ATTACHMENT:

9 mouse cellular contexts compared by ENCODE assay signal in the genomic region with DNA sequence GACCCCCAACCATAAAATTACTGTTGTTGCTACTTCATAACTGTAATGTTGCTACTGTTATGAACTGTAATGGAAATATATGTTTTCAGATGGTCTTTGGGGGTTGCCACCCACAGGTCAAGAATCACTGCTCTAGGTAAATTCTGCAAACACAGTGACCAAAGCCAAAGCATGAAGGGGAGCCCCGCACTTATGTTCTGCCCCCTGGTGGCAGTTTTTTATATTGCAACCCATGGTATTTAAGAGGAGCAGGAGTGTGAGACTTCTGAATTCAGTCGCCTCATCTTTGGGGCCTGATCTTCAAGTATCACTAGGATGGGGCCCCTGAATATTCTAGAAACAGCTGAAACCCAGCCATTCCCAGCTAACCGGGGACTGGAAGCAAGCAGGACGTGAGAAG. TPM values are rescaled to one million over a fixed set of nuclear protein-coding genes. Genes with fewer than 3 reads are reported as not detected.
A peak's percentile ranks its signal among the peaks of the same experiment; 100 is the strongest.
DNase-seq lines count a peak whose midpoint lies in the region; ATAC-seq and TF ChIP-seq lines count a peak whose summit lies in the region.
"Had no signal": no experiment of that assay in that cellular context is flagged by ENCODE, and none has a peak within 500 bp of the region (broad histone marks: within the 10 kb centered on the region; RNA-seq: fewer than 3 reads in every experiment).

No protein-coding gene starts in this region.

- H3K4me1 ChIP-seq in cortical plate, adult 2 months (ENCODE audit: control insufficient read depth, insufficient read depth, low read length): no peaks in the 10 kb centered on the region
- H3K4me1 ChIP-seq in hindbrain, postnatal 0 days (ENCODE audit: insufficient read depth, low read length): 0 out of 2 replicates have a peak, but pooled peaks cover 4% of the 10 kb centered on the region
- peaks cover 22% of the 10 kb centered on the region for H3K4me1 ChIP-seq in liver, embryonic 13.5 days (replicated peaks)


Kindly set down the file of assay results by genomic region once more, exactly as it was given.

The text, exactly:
9 mouse cellular contexts compared by ENCODE assay signal in the genomic region with DNA sequence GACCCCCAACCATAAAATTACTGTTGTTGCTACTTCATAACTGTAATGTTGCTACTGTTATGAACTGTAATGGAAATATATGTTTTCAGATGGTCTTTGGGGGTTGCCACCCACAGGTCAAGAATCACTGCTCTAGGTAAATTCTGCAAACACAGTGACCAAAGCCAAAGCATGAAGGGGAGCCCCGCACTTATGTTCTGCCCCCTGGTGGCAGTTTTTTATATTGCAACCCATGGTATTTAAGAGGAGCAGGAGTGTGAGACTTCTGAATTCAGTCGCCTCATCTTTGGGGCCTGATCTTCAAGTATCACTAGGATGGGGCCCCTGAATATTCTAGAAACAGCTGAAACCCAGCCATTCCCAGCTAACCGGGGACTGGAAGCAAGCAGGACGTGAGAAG. TPM values are rescaled to one million over a fixed set of nuclear protein-coding genes. Genes with fewer than 3 reads are reported as not detected.
A peak's percentile ranks its signal among the peaks of the same experiment; 100 is the strongest.
DNase-seq lines count a peak whose midpoint lies in the region; ATAC-seq and TF ChIP-seq lines count a peak whose summit lies in the region.
"Had no signal": no experiment of that assay in that cellular context is flagged by ENCODE, and none has a peak within 500 bp of the region (broad histone marks: within the 10 kb centered on the region; RNA-seq: fewer than 3 reads in every experiment).

No protein-coding gene starts in this region.

- H3K4me1 ChIP-seq in cortical plate, adult 2 months (ENCODE audit: control insufficient read depth, insufficient read depth, low read length): no peaks in the 10 kb centered on the region
- H3K4me1 ChIP-seq in hindbrain, postnatal 0 days (ENCODE audit: insufficient read depth, low read length): 0 out of 2 replicates have a peak, but pooled peaks cover 4% of the 10 kb centered on the region
- peaks cover 22% of the 10 kb centered on the region for H3K4me1 ChIP-seq in liver, embryonic 13.5 days (replicated peaks)